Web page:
The future of chronic myeloid leukemia is evolving

By Giora Sharf | Jun 08, 2016
Giora Sharf is a ph cml patient and co founder of the cml advocates network
Giora Sharf (pictured above) is a Ph+ CML patient and co-founder of the CML Advocates Network, which connects more than 100 patient organizations in almost 80 countries.

Chronic Myeloid Leukemia (CML) is a unique disease within oncology. While thankfully, as a result of targeted treatments, it isn’t a disease most CML patients will die from anymore, there is a passion and dedication from the medical community, patients and caregivers to continue advancing how CML is treated.

When I was first diagnosed with CML 16 years ago, my life expectancy was only three to four years. There were only two treatment options available at that time for CML patients: a medication known for causing severe side effects or a bone marrow transplant. I, along with many other CML patients, felt like I was living in the dark. I didn’t see a future with CML, and while with medication I could live longer, I wasn’t sure it was the life I wanted.

Myeloid leukemia is evolving

A change in two chromosomes, 9 and 22, results in the Philadelphia chromosome, an abnormality seen in almost all CML patients.

Since my diagnosis, first and second generation tyrosine kinase inhibitors (TKIs) have been introduced. These treatments target the specific cause of the disease, and have been a great advancement in the treatment of Ph+ CML as well as in modern medicine. Novartis Oncology has been at the forefront of the transformation of CML from a life-threatening disease to a chronic condition when managed with appropriate treatment in most patients.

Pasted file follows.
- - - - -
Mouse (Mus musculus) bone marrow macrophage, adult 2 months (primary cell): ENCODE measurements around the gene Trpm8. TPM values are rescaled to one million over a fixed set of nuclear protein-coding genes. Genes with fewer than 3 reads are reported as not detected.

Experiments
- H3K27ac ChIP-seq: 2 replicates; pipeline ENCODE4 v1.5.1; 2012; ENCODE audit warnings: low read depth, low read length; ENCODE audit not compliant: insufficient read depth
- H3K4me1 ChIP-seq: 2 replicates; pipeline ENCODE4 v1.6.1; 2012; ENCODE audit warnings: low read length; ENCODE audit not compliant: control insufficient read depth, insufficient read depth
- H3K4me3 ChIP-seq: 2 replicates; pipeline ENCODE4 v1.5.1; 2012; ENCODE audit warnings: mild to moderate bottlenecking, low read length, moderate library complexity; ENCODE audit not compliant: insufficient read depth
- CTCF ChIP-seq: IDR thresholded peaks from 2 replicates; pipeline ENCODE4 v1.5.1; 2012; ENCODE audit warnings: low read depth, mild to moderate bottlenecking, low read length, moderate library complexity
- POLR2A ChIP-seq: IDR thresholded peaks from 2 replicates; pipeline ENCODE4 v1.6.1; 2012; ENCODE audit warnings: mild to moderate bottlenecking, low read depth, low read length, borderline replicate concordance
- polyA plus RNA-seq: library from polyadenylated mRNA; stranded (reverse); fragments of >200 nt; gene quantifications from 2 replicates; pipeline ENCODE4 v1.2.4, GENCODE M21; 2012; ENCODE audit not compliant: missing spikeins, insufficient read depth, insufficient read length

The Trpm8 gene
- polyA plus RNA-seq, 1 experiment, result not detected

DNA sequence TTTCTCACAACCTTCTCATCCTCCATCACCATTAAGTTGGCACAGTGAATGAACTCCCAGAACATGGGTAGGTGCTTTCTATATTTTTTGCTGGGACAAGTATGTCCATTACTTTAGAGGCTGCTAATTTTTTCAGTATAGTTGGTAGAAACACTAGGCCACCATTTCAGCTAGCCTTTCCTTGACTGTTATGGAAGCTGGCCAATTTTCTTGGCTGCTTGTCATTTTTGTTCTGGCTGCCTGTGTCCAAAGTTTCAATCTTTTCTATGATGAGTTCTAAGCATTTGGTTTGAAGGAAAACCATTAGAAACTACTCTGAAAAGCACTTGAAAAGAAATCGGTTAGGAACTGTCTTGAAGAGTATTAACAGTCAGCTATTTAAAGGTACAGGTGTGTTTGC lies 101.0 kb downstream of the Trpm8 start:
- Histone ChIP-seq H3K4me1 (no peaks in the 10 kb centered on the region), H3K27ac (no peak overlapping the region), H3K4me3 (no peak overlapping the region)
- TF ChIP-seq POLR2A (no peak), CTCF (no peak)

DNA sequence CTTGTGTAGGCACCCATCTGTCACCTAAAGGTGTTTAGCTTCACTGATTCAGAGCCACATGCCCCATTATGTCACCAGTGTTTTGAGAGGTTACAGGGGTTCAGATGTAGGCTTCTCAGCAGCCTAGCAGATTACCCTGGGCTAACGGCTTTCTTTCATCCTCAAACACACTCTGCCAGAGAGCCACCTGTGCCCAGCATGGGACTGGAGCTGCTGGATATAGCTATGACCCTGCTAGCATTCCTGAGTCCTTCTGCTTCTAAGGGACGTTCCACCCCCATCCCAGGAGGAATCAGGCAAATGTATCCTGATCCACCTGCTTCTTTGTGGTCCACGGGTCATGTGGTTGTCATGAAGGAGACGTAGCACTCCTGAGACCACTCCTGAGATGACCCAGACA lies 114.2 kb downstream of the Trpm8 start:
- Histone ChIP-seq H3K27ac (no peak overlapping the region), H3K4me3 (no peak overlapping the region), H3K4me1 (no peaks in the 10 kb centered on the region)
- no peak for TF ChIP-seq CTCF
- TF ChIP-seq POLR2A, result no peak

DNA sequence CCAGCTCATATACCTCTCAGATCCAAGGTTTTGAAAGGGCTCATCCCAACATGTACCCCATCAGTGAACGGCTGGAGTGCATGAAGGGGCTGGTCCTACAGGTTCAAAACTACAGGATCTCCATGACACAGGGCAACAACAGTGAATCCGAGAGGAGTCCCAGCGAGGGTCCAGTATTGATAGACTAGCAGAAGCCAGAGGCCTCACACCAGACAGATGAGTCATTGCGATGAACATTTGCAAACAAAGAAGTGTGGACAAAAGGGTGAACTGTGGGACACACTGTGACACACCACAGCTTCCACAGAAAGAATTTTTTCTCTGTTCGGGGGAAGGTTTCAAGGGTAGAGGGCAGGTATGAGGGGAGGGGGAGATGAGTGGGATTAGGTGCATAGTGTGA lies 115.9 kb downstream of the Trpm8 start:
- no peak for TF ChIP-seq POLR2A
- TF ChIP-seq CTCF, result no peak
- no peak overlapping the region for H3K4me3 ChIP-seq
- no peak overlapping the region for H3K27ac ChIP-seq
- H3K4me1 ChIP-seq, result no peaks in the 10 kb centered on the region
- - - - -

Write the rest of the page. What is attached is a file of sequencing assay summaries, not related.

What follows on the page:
In addition to the medical and pharmaceutical communities continuing to research CML to learn more about the disease and also about future treatment options, patients are continuing their education. At the time of my diagnosis, I went to 3 different CML physicians, each of them told me something different about how I should treat the disease. Here I was ― a newly diagnosed patient with no knowledge and no experience, so I decided to learn about CML to help myself, but this evolved into a passion for helping other patients educate themselves. And that was how I became a patient advocate.

Patient advocates play an important role in learning about scientific advances and sharing those learnings with CML patients around the world. I go to medical meetings with fellow advocates and write reports about what I learn. The reports are translated into many languages so patients can learn for themselves about the latest scientific advances.

The CML patient community is eager to see innovation drive new treatment advancements for CML patients and many people I meet ask ‘what’s next in CML?’ I’m excited about companies, like Novartis Oncology, that continue to conduct research and development relating to the treatment of CML, including new treatments and the possibility of treatment-free remission. These potential advances are still under investigation, however I am eager to see what advancements may come from continued research in CML.

Today I’m proud to be a leader in CML. I think about when I was first diagnosed with CML and was told I may only have a few years to live. I am thankful every day that I have benefited from the scientific advances over the last nearly two decades of CML research. I look forward to continuing to witness the ongoing evolution of CML as investigators work to improve the lives of CML patients.

Stopping CML treatment is currently not a clinical recommendation and should only be attempted in the context of a clinical study